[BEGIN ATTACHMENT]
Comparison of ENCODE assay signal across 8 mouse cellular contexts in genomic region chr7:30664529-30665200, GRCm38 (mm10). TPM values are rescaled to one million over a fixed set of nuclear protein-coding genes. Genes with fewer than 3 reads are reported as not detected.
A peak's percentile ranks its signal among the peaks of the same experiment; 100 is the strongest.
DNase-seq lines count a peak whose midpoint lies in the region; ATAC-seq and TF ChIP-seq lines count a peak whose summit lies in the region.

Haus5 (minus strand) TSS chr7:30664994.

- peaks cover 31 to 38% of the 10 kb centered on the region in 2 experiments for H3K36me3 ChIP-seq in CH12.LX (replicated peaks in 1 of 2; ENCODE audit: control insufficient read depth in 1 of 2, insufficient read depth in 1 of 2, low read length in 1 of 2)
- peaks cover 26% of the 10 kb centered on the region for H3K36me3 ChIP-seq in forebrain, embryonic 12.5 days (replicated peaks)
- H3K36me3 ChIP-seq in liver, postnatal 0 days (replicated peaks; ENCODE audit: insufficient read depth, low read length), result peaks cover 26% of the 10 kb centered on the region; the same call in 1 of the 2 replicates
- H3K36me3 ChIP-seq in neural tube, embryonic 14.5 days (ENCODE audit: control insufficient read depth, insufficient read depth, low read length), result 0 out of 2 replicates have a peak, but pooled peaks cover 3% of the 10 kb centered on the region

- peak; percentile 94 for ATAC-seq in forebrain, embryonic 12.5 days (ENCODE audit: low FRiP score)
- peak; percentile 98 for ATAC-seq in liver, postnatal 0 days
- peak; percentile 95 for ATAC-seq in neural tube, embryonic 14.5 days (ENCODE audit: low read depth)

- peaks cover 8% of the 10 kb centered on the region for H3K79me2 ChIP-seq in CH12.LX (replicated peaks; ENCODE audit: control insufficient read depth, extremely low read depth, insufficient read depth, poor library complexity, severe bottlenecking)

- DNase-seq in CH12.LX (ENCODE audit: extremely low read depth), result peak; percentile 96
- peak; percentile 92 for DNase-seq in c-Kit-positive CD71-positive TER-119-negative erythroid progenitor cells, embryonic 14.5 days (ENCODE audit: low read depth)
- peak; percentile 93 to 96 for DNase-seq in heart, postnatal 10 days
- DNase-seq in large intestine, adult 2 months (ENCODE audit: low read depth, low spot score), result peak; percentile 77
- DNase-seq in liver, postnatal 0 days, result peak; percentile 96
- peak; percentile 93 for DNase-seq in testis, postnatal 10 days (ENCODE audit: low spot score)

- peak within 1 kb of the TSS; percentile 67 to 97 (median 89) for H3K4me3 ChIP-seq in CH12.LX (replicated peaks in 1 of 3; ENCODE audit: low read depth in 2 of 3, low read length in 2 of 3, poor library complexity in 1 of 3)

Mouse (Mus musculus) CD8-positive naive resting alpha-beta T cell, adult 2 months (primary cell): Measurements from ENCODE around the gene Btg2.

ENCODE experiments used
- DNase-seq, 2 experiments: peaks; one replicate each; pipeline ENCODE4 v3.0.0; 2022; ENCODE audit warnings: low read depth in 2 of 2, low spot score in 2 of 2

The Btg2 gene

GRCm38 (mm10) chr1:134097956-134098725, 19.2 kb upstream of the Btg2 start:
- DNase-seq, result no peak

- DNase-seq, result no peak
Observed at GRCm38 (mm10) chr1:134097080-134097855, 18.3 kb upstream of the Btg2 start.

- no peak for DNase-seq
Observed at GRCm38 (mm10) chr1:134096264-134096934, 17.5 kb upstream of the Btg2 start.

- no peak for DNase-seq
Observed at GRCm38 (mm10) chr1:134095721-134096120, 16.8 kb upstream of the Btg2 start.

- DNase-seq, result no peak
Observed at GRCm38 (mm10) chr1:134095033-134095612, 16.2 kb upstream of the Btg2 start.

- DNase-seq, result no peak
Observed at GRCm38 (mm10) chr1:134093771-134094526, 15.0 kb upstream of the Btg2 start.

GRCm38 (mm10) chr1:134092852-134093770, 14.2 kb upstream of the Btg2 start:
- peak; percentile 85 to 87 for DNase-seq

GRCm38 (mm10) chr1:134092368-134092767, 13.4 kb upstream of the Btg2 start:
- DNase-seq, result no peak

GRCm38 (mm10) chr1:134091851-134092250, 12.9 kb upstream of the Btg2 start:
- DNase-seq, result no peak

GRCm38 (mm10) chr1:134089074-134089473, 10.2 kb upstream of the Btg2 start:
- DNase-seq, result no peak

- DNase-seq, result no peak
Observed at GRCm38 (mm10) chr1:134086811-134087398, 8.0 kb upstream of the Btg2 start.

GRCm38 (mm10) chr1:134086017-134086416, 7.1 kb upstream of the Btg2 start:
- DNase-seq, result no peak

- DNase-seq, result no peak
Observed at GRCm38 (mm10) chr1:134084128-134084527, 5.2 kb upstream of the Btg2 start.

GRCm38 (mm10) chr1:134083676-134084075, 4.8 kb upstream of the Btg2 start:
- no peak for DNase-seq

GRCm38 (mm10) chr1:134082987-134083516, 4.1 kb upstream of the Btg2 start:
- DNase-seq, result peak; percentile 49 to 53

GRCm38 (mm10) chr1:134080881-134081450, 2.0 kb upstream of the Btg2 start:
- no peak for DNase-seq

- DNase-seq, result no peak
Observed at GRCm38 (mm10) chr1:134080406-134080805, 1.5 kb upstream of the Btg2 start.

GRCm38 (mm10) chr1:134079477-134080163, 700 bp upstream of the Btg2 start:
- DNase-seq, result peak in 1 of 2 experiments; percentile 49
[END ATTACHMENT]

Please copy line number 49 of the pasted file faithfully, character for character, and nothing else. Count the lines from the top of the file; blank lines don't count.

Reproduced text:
Observed at GRCm38 (mm10) chr1:134084128-134084527, 5.2 kb upstream of the Btg2 start.